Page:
Kate Chopin Archives: A Guide to Primary Documents

Original manuscript of “The Storm” by Kate Chopin, page one, detail. 1898. Kate Chopin Papers, Missouri History Museum Archives, St. Louis, Missouri, USA.
Original manuscript of “The Storm” by Kate Chopin, page one, detail. 1898. Kate Chopin Papers, Missouri History Museum Archives, St. Louis, Missouri, USA.

Primary Source Archives

Although Kate Chopin’s fiction and private papers have been collected in reliable secondary sources, her original manuscripts, photographs, legal documents, correspondences, ephemera, and other primary source materials are preserved for continuing research in archives across the country. A large volume of this material has been digitized for online viewing.

Below are library repositories holding the greatest volume of Chopin’s original papers. Included are links to library websites, finding aids for off-site research, digitized records (where available), and procedures for visitors wishing to access collections on-site. Any use of this material should subscribe to common citation standards.

Missouri History Museum, St. Louis

The majority of Chopin’s extant primary source materials are housed in the Missouri History Museum Library and Research Center, formerly the Missouri Historical Society. According to a museum collections archivist, the entirety of Chopin’s holdings has been digitized.

Beyond the treasure trove of handwritten manuscripts, this collection also includes Chopin’s Account/Memo Books–ledgers of her fiction’s production, submission, rejection, or sale. Many scholars have traced Chopin’s self-professed “commercial instinct” to these books. Of them, Chopin scholar Barbara C. Ewell writes:

“Indeed, I am unaware of any comparable record by any other nineteenth-century writer. When I finally got to see and study and turn the pages of her account books myself, I was struck by their calculation and detail….This is one case where there is no real substitute for a facsimile” (Awakenings 39-40).

Researchers wishing to access the Chopin collection in person should consult guidelines on the Missouri History Museum website.

Northwestern State University of Louisiana Cammie G. Henry Research Center, Natchitoches

Located on the third floor of NSULA’s Watson Memorial Library in the parish Chopin once called home, the Cammie G. Henry Research Center contains unique holdings. In addition to a few Chopin family photographs, the center maintains some financial and death succession records of Oscar Chopin, Kate’s husband, as well as general historical material on the Cane River Region and its people. It also preserves inventory from the celebrated Kate Chopin Conferences held on the university campus from 1989-1995.

Visitors wishing to conduct long-distance and on-site research should consult guidelines on the research center website.

The Newberry Library, Chicago

The renowned Newberry Library’s vast materials in the humanities are relevant to virtually any writer of American letters, and this is no less true of Chopin. Its catalogs and collections, while dizzying in volume, are searchable online. Beyond secondary sources all conveniently housed in one place, The Newberry preserves a wealth of collections relevant to nineteenth-century American literary and publishing history, including copies of rare journals and the papers of Herbert S. Stone, publisher of The Awakening. According to Ewell, who made use of its collections, “The Newberry contained a fine cache of Chopin materials, including several publicity photographs that Chopin sent to her publisher to promote the novel” (Awakenings 38).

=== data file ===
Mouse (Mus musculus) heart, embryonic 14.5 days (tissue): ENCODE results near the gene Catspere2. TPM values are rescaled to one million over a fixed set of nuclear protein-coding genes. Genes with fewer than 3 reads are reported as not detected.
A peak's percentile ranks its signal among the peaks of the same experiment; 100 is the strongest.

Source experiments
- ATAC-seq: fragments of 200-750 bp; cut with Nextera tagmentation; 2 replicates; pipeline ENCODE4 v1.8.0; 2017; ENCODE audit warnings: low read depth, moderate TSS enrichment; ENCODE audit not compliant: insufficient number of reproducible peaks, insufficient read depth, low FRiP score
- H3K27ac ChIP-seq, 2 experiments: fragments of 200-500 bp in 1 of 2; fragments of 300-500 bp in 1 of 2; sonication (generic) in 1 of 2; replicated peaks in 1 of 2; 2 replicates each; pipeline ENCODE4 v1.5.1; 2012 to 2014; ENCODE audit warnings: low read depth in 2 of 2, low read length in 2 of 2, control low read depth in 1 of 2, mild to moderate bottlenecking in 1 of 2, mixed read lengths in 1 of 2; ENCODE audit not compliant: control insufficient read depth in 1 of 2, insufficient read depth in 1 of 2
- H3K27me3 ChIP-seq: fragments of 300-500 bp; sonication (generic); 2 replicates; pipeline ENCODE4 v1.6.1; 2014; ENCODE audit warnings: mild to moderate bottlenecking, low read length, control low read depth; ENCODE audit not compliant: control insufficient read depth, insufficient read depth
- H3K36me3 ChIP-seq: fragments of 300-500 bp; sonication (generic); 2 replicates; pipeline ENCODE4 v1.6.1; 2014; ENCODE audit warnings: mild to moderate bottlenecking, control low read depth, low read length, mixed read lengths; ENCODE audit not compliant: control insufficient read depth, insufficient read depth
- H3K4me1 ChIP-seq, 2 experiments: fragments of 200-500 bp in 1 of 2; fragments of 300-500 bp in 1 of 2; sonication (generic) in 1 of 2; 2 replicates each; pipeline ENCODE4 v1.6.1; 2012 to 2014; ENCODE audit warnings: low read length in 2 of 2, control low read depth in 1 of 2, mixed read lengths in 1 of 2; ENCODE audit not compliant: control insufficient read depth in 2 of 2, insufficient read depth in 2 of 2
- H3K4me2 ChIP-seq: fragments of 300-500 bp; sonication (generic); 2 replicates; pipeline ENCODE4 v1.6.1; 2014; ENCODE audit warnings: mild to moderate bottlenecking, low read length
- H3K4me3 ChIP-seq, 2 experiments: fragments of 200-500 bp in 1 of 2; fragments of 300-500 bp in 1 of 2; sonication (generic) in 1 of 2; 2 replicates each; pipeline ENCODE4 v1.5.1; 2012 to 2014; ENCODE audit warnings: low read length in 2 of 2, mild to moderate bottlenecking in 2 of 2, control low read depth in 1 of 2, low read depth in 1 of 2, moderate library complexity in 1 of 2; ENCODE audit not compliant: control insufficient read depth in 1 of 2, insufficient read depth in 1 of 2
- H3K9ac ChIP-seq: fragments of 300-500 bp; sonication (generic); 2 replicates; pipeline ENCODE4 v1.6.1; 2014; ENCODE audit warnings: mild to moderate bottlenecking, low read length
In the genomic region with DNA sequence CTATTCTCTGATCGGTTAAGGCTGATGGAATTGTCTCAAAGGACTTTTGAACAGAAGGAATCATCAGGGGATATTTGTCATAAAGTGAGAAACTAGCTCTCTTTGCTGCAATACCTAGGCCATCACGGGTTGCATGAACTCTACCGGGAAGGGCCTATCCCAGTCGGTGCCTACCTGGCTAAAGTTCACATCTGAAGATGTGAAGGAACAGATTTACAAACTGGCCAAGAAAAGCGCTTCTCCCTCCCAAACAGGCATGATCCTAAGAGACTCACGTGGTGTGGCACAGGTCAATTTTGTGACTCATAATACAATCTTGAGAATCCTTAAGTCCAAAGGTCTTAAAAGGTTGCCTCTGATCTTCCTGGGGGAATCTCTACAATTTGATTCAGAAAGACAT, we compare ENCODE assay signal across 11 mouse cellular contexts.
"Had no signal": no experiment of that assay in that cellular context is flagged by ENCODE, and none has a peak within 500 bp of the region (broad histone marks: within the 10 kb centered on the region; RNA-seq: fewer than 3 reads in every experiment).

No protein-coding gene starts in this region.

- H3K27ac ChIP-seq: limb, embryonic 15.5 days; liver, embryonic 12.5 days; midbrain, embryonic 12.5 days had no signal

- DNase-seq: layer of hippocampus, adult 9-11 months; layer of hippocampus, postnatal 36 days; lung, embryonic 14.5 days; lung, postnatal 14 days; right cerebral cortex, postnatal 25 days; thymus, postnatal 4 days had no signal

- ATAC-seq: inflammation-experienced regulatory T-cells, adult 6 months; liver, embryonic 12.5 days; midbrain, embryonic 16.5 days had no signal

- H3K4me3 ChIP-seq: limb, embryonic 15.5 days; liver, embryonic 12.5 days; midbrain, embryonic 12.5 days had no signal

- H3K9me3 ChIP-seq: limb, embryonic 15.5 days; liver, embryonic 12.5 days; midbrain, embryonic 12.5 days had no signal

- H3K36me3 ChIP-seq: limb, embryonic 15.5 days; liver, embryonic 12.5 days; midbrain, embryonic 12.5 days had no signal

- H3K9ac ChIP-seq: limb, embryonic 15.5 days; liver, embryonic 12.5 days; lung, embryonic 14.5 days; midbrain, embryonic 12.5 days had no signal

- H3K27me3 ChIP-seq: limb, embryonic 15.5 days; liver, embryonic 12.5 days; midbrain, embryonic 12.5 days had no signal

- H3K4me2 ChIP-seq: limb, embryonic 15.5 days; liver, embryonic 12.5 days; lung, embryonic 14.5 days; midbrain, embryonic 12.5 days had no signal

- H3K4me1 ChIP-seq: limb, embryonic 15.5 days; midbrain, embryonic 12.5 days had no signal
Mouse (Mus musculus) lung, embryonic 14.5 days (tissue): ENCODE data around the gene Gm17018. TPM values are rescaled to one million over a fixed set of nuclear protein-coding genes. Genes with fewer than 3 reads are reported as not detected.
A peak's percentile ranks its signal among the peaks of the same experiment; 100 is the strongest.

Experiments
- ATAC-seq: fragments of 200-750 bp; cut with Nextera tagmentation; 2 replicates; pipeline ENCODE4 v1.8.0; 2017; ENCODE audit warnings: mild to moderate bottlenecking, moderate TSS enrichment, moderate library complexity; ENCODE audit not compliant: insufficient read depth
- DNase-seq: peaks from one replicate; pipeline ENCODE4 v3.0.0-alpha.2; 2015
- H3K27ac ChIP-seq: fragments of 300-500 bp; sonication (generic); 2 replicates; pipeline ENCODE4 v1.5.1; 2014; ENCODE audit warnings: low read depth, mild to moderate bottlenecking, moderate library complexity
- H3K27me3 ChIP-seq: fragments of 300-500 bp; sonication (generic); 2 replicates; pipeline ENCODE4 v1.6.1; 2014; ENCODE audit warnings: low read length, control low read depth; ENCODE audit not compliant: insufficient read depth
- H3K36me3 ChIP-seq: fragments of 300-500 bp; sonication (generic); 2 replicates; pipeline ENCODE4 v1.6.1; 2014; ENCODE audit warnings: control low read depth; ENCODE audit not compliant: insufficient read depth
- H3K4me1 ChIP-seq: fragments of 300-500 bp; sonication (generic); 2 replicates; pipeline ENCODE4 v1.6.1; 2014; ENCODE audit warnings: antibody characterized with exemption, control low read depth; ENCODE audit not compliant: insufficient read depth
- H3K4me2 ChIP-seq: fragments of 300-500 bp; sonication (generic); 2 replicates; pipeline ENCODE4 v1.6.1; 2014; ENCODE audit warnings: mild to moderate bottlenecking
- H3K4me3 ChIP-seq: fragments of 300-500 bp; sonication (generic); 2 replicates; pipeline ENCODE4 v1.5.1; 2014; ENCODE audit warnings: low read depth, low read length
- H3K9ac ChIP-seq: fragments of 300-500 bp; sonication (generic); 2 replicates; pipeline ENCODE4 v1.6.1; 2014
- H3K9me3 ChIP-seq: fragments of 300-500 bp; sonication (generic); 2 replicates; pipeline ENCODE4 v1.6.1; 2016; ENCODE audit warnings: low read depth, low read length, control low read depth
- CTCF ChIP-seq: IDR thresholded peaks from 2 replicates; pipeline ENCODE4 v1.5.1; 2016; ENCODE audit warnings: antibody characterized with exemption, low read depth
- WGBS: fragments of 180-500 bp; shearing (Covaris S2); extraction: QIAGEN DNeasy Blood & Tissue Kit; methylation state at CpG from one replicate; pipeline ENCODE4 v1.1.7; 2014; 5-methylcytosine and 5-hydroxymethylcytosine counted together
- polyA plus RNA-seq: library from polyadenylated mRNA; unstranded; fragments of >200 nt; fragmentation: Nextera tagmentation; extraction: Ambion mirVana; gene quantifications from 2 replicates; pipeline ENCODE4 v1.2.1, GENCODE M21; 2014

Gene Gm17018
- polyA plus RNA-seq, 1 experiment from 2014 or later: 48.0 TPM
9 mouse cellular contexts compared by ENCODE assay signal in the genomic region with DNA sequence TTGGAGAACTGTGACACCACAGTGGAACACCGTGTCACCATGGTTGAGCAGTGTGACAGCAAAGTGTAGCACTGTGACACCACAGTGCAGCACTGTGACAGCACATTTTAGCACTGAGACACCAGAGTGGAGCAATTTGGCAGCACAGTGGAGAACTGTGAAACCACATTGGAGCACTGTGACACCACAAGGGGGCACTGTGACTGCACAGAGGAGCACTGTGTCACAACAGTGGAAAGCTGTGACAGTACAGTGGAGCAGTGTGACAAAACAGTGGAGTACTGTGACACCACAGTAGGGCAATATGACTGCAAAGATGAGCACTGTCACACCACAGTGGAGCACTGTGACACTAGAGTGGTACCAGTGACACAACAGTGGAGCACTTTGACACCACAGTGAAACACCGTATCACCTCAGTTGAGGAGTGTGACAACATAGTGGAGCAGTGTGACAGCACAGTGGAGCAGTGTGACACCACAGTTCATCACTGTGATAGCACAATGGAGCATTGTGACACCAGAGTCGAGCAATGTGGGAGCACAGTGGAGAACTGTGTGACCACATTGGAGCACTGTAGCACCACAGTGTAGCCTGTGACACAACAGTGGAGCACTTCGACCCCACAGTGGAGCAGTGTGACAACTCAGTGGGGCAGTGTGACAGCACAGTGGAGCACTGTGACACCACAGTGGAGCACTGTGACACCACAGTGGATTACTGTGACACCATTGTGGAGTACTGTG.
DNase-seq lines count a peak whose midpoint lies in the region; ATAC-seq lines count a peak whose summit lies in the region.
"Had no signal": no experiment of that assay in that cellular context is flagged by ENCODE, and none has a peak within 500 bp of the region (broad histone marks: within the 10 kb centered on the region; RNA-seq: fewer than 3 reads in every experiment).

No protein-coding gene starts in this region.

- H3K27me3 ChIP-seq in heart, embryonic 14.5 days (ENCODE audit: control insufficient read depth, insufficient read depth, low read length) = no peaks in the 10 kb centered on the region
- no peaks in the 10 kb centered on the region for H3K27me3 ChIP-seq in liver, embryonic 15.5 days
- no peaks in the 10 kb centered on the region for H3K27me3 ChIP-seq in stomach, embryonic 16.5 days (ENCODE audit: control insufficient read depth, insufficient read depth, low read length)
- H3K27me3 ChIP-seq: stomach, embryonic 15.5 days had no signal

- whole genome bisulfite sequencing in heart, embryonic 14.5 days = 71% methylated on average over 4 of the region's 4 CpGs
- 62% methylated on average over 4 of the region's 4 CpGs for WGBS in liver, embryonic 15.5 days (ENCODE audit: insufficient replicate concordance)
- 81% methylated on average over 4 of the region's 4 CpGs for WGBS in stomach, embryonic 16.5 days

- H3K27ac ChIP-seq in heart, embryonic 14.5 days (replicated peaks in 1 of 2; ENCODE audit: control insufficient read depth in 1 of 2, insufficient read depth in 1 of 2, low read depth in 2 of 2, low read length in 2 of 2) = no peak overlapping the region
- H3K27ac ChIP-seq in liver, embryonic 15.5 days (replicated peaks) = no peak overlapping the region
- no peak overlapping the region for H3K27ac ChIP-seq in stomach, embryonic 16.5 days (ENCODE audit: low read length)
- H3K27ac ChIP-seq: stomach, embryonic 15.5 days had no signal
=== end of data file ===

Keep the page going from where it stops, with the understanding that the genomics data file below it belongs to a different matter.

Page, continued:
Researchers interested in accessing The Newberry’s collections should consult and adhere to the following guidelines on the library’s website.

Miscellaneous

Today, readers can view digital scans of many of Chopin’s published short stories, poems, essays, and letters in their original print form. They can also view prints of critics’ reviews of her fiction. These digital scans are preserved in (often) subscription-based, online databases of nineteenth-century American newspapers and periodicals. With the exception of the Digital Public Library of America, readers typically need access to subscribing university or research libraries to view the following:

Digital Public Library of America: Aggregates on one site many of the digital scans from institutional repositories across the United States. According to the DPLA’s about history page, the DPLA is free to “anyone with Internet access.” Researchers can find Kate Chopin resources. Anyone using the DPLA should carefully consult citation style guidelines for proper documentation of sources.

American Periodical Series Online: Among other publications, contains The Century Illustrated Magazine and the Youth’s Companion.

The Vogue Archive: Complete run from 1892.

Chronicling America: An open-access website of digitized historic American newspapers. Joint project of the National Endowment for the Humanities and the Library of Congress.

Kate Chopin Newsletter: Preserved in its original form at holding libraries; searchable via World Cat. Early Kate Chopin revival effort from the 1970s by editor and publisher, Emily Toth. Since collected in Regionalism and the Female Imagination.

The Archives Page of this website has been created by and is maintained by Bonnie Shaker, Kent State University at Geauga, Ohio, USA. Professor Shaker is Associate Editor of KateChopin.org. Contact Bonnie Shaker.